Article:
Said was a professor of English and comparative literature at Columbia University and the author of over a dozen books, including Peace and Its Discontents: Essays on Palestine in the Middle East Peace Process, Culture and Imperialism and Orientalism. His writings have been translated into 26 languages. He was a frequent guest on Democracy Now! and other Pacifica programs and a great fighter for voiceless victims around the world.

Today we spend the hour listening to Edward Said speaking at one of his last major addresses. He spoke on June 15 at the American-Arab Anti-Discrimination Committee’s annual conference.

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This is a rush transcript. Copy may not be in its final form.

AMY GOODMAN: You are listening to Democracy Now!, as we move quickly into the speech of today, and that is the late professor Edward Said. The Israeli Air Force launched three airstrikes in Gaza City in the space of several hours today, killing two members of Hamas and a bystander. At least 23 others were wounded in the attacks, including four children and a 70-year-old woman. The strike comes hours after three Israeli soldiers were killed and one injured in a shooting ambush near Ramallah on Sunday evening. Two right-wing Israeli ministers called for Palestinian Authority Chair Yasser Arafat’s exile, after militants affiliated with his Fatah movement claimed responsibility for the attack. An official in the al-Aqsa Martyrs’ Brigades said the ambush was in response to Israeli crimes, in particular, the, quote, “death and destruction in Rafah.”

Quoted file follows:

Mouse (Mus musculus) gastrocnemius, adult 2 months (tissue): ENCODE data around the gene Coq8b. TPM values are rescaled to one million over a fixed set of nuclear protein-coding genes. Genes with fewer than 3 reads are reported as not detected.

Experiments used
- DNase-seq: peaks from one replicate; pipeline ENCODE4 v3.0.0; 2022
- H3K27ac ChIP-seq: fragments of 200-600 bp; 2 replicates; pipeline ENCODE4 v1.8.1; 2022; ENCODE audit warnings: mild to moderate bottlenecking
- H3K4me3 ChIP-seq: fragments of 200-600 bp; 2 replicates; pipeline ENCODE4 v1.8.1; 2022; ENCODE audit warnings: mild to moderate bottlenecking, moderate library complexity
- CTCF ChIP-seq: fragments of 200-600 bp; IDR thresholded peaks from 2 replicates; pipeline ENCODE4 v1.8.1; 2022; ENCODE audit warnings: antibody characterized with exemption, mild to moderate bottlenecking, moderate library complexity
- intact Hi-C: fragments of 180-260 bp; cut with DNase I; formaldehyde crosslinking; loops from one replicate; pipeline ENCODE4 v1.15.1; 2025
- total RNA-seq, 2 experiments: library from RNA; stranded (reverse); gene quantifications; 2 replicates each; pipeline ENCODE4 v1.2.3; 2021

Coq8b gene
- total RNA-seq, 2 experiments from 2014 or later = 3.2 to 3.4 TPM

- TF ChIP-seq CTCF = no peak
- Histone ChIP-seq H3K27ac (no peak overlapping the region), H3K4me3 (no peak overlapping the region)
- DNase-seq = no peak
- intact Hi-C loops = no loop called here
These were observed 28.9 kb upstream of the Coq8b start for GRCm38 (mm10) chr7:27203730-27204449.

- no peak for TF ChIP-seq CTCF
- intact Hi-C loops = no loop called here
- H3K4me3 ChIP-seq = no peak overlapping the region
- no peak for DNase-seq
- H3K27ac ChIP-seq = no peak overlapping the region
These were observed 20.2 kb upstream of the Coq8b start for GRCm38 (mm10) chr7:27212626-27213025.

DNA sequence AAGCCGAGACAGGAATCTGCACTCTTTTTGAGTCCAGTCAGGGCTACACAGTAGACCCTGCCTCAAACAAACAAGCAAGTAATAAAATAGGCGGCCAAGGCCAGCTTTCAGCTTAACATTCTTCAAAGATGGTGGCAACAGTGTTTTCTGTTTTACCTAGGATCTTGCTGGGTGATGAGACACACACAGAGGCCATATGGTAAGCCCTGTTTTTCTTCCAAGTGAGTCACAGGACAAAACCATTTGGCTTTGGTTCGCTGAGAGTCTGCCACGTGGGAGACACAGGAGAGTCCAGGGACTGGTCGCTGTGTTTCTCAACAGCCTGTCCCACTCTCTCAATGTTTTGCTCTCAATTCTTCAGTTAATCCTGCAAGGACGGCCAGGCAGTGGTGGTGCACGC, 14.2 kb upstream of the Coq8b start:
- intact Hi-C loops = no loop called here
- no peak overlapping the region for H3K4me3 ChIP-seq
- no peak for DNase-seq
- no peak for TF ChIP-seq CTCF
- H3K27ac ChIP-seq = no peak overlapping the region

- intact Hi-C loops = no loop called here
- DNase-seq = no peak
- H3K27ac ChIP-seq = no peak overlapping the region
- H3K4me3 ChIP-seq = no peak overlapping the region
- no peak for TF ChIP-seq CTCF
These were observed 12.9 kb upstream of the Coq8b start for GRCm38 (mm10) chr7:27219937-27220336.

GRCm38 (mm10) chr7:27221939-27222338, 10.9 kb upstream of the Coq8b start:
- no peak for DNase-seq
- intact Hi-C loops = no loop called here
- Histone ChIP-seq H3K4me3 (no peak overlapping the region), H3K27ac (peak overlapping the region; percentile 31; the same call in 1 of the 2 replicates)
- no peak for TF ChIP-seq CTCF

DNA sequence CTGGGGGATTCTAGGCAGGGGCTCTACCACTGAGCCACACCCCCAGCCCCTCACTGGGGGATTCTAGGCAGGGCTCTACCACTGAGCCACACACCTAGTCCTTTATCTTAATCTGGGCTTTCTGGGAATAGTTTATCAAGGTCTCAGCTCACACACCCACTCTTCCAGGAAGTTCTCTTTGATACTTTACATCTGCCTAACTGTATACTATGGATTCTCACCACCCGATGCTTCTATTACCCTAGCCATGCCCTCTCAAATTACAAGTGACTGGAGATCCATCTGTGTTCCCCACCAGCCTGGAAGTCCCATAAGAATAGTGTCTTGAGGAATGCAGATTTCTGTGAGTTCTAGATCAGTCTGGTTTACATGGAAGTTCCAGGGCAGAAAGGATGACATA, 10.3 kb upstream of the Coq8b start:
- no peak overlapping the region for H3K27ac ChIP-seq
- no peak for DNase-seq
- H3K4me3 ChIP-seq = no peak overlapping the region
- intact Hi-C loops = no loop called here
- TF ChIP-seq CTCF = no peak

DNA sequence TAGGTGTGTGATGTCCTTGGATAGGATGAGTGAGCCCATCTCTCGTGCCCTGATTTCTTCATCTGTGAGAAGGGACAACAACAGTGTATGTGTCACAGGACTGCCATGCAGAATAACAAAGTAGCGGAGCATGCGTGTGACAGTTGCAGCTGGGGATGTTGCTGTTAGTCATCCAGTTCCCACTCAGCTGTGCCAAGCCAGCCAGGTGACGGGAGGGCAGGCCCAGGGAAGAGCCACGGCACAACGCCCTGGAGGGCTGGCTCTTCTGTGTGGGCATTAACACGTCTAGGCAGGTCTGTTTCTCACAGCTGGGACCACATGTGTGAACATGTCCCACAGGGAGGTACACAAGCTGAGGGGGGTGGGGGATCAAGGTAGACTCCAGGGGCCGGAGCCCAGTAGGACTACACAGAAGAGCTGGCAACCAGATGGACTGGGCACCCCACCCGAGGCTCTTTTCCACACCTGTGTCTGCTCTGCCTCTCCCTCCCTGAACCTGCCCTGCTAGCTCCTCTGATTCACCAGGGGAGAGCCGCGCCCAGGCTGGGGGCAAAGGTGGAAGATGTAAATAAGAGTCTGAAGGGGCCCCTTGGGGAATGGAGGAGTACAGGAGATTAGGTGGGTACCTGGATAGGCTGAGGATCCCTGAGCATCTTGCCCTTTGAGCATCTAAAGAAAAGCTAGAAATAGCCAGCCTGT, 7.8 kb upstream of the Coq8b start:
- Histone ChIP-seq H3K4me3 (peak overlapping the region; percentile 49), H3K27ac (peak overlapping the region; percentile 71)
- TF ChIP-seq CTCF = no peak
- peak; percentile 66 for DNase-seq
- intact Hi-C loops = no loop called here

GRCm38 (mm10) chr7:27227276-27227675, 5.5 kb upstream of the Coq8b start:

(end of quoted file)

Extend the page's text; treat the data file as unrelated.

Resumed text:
We turn now to professor Edward Said, this an address he gave on June 15th in Washington, D.C., at the annual meeting of the American-Arab Anti-Discrimination Committee. Professor Said, professor of comparative literature at Columbia University, well-known author and writer. This is what he had to say.